The top things property managers look for when completing routine inspections are:
Most tenants do a fabulous job preparing their homes for routine inspections, however things can be missed. A few areas that seemed to be missed quite often include:
The Western Australian Government has recently introduced the Residential Tenancies (COVID-19 Response) Act 2020 which will be implemented from 30 March 2020 until 29 March 2021 – however may be extended or reduced at any time.
A key part of this Act means a six-month moratorium on residential evictions is now law and those who are experiencing financial distress due to the impacts of the COVID-19 cannot be evicted.
A moratorium on evictions means that for a six-month period, landlords will not be allowed to evict tenants in cases of serve financial hardship related to coronavirus.
It is extremely important to note that this is not a moratorium on paying rent and tenants should continue to pay their rent if they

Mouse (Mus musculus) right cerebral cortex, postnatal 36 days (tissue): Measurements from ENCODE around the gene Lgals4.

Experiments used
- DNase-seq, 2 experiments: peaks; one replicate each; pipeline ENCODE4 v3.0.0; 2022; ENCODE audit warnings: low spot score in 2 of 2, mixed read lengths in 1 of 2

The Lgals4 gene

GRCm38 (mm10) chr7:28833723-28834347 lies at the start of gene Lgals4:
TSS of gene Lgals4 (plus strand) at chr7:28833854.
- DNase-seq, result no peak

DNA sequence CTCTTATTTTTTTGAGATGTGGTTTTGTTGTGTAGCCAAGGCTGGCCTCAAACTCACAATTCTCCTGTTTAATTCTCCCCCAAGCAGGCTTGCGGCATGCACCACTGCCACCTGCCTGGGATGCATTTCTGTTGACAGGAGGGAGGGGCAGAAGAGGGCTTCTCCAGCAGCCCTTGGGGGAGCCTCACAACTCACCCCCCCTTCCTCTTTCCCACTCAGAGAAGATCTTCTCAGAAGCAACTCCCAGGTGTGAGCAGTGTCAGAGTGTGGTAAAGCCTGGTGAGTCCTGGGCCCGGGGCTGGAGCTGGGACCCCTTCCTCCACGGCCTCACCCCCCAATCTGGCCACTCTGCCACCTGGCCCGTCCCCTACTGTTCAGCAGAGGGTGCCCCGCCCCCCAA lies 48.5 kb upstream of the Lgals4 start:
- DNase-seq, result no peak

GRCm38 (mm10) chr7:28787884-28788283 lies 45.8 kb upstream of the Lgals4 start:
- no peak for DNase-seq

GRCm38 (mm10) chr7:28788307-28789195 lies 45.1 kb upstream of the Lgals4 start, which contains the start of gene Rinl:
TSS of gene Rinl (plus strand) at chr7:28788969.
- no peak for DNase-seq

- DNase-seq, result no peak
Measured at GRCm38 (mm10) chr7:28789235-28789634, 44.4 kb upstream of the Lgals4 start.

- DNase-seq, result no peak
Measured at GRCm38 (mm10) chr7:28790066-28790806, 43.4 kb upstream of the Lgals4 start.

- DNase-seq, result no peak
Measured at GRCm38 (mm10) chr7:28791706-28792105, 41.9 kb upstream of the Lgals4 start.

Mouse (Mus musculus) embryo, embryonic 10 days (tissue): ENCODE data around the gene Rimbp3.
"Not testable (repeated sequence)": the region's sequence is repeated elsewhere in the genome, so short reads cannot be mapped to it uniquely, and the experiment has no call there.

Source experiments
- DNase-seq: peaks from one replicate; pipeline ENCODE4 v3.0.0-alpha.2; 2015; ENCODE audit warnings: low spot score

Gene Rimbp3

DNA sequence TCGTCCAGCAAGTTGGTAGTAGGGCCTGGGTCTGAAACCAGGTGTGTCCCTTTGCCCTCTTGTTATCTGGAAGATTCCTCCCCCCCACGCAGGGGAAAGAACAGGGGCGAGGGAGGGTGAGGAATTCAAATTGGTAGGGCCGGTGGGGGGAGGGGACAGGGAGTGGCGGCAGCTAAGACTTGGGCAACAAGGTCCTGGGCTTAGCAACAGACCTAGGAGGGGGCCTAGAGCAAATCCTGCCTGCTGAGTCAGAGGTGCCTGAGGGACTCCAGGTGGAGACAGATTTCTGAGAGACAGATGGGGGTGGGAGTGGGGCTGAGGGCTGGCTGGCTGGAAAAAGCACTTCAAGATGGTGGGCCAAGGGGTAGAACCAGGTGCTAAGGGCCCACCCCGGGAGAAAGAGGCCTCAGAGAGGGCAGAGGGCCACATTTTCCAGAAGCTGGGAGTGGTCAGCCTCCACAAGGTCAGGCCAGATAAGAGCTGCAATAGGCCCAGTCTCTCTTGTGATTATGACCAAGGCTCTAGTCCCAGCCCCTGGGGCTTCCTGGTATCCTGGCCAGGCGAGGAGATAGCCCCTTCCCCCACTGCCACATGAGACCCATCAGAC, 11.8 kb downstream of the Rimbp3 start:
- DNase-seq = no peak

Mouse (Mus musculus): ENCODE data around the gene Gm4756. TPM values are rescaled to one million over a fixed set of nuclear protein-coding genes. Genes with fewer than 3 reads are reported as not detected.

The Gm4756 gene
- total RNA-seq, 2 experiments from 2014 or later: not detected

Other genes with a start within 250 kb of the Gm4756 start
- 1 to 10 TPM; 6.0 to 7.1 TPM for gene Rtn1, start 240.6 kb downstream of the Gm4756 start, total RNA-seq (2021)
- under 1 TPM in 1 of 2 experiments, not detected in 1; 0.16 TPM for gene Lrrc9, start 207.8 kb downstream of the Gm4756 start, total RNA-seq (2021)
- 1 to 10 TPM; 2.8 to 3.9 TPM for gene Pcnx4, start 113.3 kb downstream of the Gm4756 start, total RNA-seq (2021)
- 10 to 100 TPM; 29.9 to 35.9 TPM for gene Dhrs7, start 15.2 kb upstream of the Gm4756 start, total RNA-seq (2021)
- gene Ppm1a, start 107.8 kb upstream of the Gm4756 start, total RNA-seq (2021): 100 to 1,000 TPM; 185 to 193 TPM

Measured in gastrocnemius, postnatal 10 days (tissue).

can afford to and avoid building up a debt.
If you are having trouble meeting your rent obligations due to the impact of coronavirus, you should inform your property manager or landlord as soon as possible to discuss potential options.
It is important to be transparent and honest during this time, as many landlords are open to helping and talking through various potential options.
When implemented, the ban on evictions will only apply to those significantly impacted by coronavirus. If your employment status or income has not changed, and you simply chose not to pay rent, the landlord can still apply to terminate the tenancy.
Did you know that most rental property owners are mum and dad investors? If you don’t pay your rent, they may then be unable to pay their mortgage.
Over time if they are unable to pay their mortgage, they could lose the property and this may affect your tenancy,
Most property owners are already willing to help tenants who find themselves in financial stress because of coronavirus, but the burden should not fall back entirely on them if you are able to pay your rent, but you choose not to.
The WA Government suggests that tenants and landlords come to an agreement about how to manage this difficult situation.
Once an agreement has been reached, it should be formalised in writing and signed by all parties.
The information in this article was provided by the Consumer Protection website. To read the full list of tenancy issues in Western Australia relating to coronavirus, visit their website.
Keep up to date with the latest real estate coronavirus news by visiting our advocacy page.
For more advice and top tips while renting, visit our rental advice page.
Are you ready to look west for a rental property? Start your search now.